Nearly a week after publication the article still trends -- when the algorithmic winds blow the right way -- near the top of TheStreet's charts. Of course, the subject matter welcomes divisiveness, as evidenced by independent submissions of the piece to the popular social sharing service Reddit:
It's a "piece" alright. A masterpiece to Apple (AAPL) fans and those who understand what has made Apple great. And a piece of absolute crap to Apple haters who present Google's (GOOG) Android marketshare as support for their seemingly righteous, yet horribly misguided hate for Apple.
And make no mistake. That's what the negative response is all about -- hate for Apple. Because nobody could possibly love Android.
A few lines from a Jay Yarow report at Business Insider (via Yahoo! (YHOO) Finance) ring relevant here. Yarow was writing in response to the rumor that Apple would like to make iPhone 6 $100 more expensive than previous models:
Because the iPhone is the only phone that matters this year, carriers may cave and give Apple the price bump it wants ...
This seems like a strange move for Apple. At a time when its rivals are going down in price, Apple wants to go up.
So instead of a starting price of $199 on a two-year contract (the way it is with iPhone 5s), Apple wants $299 as the introductory price point. And the wireless carriers don't like the idea.
Neither here nor there prediction -- it'll be a $249 phone. It's neither here nor there because, as Yarow stated, "the iPhone is the only phone that matters this year."
Apple focuses on nothing other than producing the best hardware it possibly can, regardless of what its "rivals" do. As I noted in the demolish article, do not confuse concern over Android with panic. If it was iPhone 5 or 5s would have been a large-screen model. But Apple has waited for a reason.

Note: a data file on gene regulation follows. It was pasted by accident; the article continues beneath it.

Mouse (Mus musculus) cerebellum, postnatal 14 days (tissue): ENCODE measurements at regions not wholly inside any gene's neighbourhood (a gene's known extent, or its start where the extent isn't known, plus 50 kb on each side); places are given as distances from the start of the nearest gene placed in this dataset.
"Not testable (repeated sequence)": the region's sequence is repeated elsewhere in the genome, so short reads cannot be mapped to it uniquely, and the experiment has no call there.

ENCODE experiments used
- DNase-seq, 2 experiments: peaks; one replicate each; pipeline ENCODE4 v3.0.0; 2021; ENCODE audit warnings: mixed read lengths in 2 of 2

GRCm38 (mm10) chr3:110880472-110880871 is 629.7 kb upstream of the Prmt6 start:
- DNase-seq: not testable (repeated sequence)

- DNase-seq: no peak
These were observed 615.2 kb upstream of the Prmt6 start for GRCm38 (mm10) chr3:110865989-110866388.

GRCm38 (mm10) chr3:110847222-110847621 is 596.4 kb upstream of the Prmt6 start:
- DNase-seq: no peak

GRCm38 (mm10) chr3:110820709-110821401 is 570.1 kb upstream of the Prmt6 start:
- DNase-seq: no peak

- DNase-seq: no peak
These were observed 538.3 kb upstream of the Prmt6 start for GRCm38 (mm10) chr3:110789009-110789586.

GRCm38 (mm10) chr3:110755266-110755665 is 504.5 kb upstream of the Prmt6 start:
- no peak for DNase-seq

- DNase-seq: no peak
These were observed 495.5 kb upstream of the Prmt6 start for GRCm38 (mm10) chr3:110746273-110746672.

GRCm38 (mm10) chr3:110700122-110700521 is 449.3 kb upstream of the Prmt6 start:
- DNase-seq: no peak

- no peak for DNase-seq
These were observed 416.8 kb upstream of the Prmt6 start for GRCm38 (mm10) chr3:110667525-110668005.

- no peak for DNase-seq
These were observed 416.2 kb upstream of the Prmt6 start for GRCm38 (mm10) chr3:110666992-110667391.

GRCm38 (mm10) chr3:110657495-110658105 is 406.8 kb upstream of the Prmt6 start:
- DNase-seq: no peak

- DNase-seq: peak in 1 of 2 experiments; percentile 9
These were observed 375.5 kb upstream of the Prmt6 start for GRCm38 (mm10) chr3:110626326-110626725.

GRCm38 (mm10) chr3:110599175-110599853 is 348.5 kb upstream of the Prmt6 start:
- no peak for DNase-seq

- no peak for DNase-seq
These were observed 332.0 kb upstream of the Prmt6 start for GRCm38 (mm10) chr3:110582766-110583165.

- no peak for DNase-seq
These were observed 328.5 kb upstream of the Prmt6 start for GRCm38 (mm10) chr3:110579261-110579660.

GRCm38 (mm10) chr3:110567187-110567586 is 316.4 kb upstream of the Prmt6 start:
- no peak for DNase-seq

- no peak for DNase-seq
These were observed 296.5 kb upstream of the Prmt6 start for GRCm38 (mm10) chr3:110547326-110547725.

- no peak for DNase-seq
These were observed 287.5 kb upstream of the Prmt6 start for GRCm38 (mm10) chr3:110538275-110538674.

It wants to get it right. It wants to sneak attack Google. Killing Android with a scalpel not a sledgehammer and hatchet. Almost as if keeping Android's trend line in the down direction was an unintended consequence. Something that just sort of happened as Apple was going about its business.
Apple doesn't want to produce the smartphone equivalent of Microsoft's (MSFT) answer to the iPad. The Surface tablet failed despite Steve Ballmer's misleading pump jobs. (Where was/is the SEC on that noise, by the way?). It failed because it was a poorly conceived and terribly executed non-answer to something bigger than a piece of hardware. iPad -- big and small -- creates an experience unlike any other mobile device on the market. Apple wants to ensure that when it does a bigger smartphone screen, it not only does it right, but to an extent that makes all that came before iPhone 6 look and feel obsolete.
That's what Apple's about to do with iPhone 6. In relation to specifications, as TheStreet's Richard Saintvilus nicely outlined last week, but, more importantly, with respect to the experience.
If an iPhone's less sexy today than it was 2, 3, 5 years ago, it's not because of Android. It's because of Apple. In many respects, I still believe iPhone does not need to be revolutionary, however I also understand the power of change not merely for the sake of change, but to shake up the experience.